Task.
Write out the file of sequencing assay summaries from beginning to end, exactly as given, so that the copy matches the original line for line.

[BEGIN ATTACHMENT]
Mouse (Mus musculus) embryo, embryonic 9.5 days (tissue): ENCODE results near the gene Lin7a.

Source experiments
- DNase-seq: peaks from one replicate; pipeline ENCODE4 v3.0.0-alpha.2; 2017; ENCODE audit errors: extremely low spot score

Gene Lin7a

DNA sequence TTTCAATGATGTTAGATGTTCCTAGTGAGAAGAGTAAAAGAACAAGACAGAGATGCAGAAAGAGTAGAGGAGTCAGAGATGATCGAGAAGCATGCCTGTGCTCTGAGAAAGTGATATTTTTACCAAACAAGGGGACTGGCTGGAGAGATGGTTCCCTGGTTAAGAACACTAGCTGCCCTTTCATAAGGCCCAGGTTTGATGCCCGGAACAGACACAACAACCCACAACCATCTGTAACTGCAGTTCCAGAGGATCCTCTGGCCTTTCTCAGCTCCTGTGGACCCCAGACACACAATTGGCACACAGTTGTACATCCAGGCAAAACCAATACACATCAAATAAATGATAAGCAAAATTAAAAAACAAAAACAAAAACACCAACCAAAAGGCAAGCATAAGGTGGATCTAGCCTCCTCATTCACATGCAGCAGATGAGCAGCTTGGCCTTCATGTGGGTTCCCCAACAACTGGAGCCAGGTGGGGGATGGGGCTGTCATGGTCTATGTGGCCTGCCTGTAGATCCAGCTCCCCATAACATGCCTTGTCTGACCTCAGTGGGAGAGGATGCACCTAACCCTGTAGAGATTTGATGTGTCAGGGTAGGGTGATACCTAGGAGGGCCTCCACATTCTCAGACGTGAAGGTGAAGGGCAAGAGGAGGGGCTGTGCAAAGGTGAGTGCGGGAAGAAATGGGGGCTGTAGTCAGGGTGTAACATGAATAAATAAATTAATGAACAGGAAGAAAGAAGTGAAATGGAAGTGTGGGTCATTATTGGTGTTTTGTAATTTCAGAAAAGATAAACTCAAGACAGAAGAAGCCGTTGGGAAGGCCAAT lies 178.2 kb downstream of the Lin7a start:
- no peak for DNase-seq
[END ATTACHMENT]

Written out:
Mouse (Mus musculus) embryo, embryonic 9.5 days (tissue): ENCODE results near the gene Lin7a.

Source experiments
- DNase-seq: peaks from one replicate; pipeline ENCODE4 v3.0.0-alpha.2; 2017; ENCODE audit errors: extremely low spot score

Gene Lin7a

DNA sequence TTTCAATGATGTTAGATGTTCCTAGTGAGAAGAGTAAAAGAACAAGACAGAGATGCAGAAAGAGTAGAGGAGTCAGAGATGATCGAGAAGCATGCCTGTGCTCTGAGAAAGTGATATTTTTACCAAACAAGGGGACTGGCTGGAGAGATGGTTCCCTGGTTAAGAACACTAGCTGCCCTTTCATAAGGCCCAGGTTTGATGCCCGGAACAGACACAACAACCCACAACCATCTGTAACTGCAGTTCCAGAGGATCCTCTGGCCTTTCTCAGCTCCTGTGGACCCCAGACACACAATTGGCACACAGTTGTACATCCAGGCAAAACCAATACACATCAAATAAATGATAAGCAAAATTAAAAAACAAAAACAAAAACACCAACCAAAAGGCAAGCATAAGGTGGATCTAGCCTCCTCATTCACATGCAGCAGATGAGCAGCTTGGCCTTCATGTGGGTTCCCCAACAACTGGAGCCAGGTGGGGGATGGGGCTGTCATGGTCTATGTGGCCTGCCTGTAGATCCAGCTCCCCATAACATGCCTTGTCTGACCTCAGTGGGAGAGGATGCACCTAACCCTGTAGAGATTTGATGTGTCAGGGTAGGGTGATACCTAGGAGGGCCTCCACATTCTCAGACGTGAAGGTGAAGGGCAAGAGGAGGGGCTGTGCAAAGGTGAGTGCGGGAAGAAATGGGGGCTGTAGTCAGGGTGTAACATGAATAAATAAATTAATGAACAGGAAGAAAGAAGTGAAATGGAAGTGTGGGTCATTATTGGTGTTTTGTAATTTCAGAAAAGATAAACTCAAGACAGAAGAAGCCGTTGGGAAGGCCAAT lies 178.2 kb downstream of the Lin7a start:
- no peak for DNase-seq